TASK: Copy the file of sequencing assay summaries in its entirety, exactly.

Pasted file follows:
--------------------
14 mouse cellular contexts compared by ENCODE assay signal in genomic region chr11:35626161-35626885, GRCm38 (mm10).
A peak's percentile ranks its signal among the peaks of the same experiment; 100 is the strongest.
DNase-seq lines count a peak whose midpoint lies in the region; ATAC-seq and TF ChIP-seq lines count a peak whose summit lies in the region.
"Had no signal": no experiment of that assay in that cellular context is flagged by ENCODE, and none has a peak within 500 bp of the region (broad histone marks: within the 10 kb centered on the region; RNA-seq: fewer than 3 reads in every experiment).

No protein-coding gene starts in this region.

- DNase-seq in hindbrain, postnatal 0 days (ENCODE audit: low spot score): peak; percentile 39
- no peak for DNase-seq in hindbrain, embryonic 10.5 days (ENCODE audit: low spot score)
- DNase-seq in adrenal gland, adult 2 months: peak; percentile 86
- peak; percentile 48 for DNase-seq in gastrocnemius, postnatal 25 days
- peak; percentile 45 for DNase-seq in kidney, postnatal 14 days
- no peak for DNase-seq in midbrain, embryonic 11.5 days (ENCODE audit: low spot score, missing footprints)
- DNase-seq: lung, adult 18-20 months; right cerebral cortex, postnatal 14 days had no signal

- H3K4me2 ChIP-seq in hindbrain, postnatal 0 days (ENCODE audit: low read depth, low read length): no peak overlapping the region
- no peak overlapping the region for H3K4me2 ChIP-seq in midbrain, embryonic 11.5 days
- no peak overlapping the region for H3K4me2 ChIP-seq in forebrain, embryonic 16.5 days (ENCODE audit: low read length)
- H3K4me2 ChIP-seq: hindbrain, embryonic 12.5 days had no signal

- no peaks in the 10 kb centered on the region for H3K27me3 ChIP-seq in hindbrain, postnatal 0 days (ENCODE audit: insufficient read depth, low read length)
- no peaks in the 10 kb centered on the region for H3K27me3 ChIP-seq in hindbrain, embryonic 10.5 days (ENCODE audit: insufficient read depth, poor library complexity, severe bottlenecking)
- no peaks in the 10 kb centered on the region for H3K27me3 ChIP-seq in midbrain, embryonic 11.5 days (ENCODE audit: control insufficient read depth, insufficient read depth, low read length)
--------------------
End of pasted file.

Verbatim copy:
14 mouse cellular contexts compared by ENCODE assay signal in genomic region chr11:35626161-35626885, GRCm38 (mm10).
A peak's percentile ranks its signal among the peaks of the same experiment; 100 is the strongest.
DNase-seq lines count a peak whose midpoint lies in the region; ATAC-seq and TF ChIP-seq lines count a peak whose summit lies in the region.
"Had no signal": no experiment of that assay in that cellular context is flagged by ENCODE, and none has a peak within 500 bp of the region (broad histone marks: within the 10 kb centered on the region; RNA-seq: fewer than 3 reads in every experiment).

No protein-coding gene starts in this region.

- DNase-seq in hindbrain, postnatal 0 days (ENCODE audit: low spot score): peak; percentile 39
- no peak for DNase-seq in hindbrain, embryonic 10.5 days (ENCODE audit: low spot score)
- DNase-seq in adrenal gland, adult 2 months: peak; percentile 86
- peak; percentile 48 for DNase-seq in gastrocnemius, postnatal 25 days
- peak; percentile 45 for DNase-seq in kidney, postnatal 14 days
- no peak for DNase-seq in midbrain, embryonic 11.5 days (ENCODE audit: low spot score, missing footprints)
- DNase-seq: lung, adult 18-20 months; right cerebral cortex, postnatal 14 days had no signal

- H3K4me2 ChIP-seq in hindbrain, postnatal 0 days (ENCODE audit: low read depth, low read length): no peak overlapping the region
- no peak overlapping the region for H3K4me2 ChIP-seq in midbrain, embryonic 11.5 days
- no peak overlapping the region for H3K4me2 ChIP-seq in forebrain, embryonic 16.5 days (ENCODE audit: low read length)
- H3K4me2 ChIP-seq: hindbrain, embryonic 12.5 days had no signal

- no peaks in the 10 kb centered on the region for H3K27me3 ChIP-seq in hindbrain, postnatal 0 days (ENCODE audit: insufficient read depth, low read length)
- no peaks in the 10 kb centered on the region for H3K27me3 ChIP-seq in hindbrain, embryonic 10.5 days (ENCODE audit: insufficient read depth, poor library complexity, severe bottlenecking)
- no peaks in the 10 kb centered on the region for H3K27me3 ChIP-seq in midbrain, embryonic 11.5 days (ENCODE audit: control insufficient read depth, insufficient read depth, low read length)